It is possible for a process to interrogate the file system to determine its current working directory, using a method that’s a little too complicated to be on topic as an answer to this question.  This is what the pwd program and the getcwd library function do.  In the early days of Unix, they were the only ways to find out what your working directory was.  Here’s the part of the answer to your question that I can’t find in any of the other answers, or even anywhere else on this site (after 42 seconds’ worth of searching):

  • When the shell starts, it gets its current working directory (probably by calling getcwd).
  • Thereafter, whenever you do a cd, pushd, or popd, the shell keeps track of the working directory using string manipulation functions. For example,

    • If your working directory is /home/sim and you type cd .., the shell computes that your working directory is /home.
    • If your working directory is /home/sim and you type cd ., the shell computes that your working directory is still /home/sim.
    • If your working directory is /home/sim and you type cd aa, the shell computes that your working directory is /home/sim/aa – without checking to see whether aa is a symbolic link.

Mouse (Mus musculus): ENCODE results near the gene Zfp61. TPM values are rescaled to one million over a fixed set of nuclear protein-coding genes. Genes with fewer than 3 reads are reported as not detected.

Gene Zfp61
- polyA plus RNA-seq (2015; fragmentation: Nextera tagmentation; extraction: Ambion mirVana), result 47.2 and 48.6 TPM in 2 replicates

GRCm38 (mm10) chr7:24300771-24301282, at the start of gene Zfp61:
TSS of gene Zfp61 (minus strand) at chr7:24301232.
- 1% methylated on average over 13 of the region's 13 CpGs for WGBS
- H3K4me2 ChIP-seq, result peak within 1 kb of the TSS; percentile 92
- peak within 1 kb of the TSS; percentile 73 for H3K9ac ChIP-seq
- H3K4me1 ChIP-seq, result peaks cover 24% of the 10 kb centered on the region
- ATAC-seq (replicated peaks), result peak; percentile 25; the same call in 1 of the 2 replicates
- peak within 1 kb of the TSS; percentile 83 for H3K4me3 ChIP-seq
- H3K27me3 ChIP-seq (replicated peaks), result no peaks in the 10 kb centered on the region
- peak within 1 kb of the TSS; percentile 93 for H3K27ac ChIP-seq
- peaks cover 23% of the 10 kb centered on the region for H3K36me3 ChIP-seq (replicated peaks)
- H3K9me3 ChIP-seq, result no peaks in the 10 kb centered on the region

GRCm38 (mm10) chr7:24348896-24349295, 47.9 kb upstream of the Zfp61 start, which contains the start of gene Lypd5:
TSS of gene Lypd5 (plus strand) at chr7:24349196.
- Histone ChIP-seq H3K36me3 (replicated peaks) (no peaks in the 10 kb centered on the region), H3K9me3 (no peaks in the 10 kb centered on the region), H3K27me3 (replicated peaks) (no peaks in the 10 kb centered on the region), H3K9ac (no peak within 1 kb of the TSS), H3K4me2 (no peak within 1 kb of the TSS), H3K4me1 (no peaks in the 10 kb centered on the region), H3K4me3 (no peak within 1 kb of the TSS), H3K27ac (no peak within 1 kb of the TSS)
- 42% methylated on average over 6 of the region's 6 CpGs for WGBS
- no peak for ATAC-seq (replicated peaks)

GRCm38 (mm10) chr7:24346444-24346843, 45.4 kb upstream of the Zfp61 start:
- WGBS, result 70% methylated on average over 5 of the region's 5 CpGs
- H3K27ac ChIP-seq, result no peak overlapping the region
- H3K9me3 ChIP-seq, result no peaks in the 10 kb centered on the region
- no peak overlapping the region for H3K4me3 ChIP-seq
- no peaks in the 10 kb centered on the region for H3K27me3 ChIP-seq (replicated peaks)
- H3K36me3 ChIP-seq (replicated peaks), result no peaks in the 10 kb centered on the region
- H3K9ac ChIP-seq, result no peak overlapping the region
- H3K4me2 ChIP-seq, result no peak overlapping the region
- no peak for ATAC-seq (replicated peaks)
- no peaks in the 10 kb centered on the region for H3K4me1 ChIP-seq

It does this to save the “cost” of calling getcwd.  But this is a trade-off, since it can result in incorrect information.

  • The pwd (builtin) command simply displays the shell’s remembered/computed notion of what the working directory is.
  • Also, the shell puts its remembered/computed notion of what the working directory is into the PWD environment variable, for the convenience of user processes.  A process should never rely on this if it wants accurate information.

So, the bottom line is that the shell can get confused about where it is.  But if you type /bin/pwd, that runs in a separate process that doesn’t have access to the shell’s notion of what the working directory is, and so it determines the true working directory itself, the old-fashioned way.  (Exception: the /bin/pwd program can look at the PWD environment variable, and apparently it does when you specify -L.)  Here’s another example of how the shell can get confused:

cd /home/sim/aa # Assume that /home, /home/sim,  and /home/sim/aa
# are all real directories (not symbolic links).
pwd # Output: /home/sim/aa, which is correct.
mv ../aa ../bb
pwd # Output: /home/sim/aa, which is incorrect.
/bin/pwd # Output: /home/sim/bb, which is correct.

And, just in case you’re not clear on this, if you type ln -s . aa and cd aa, then your current working directory hasn’t changed, any more than it does when you type cd . – because, that’s essentially what you’re doing when you type cd aa.

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Thanks, very good answer, this is what I was waiting for ;) – user3581976 Aug 1 '14 at 21:37
This answer seems a little bent. There's more to -L than saving cost - and $PWD is a user-defined POSIX-specified environment variable - user-space applications should probably trust it (whatever that means...?). Anyway, while I'm not at all a fan of symlinks, it is the user's prerogative to indirect in as many crazy directions as he or she should choose with them - and that's what -L is about more than anything. – mikeserv Mar 18 '15 at 5:12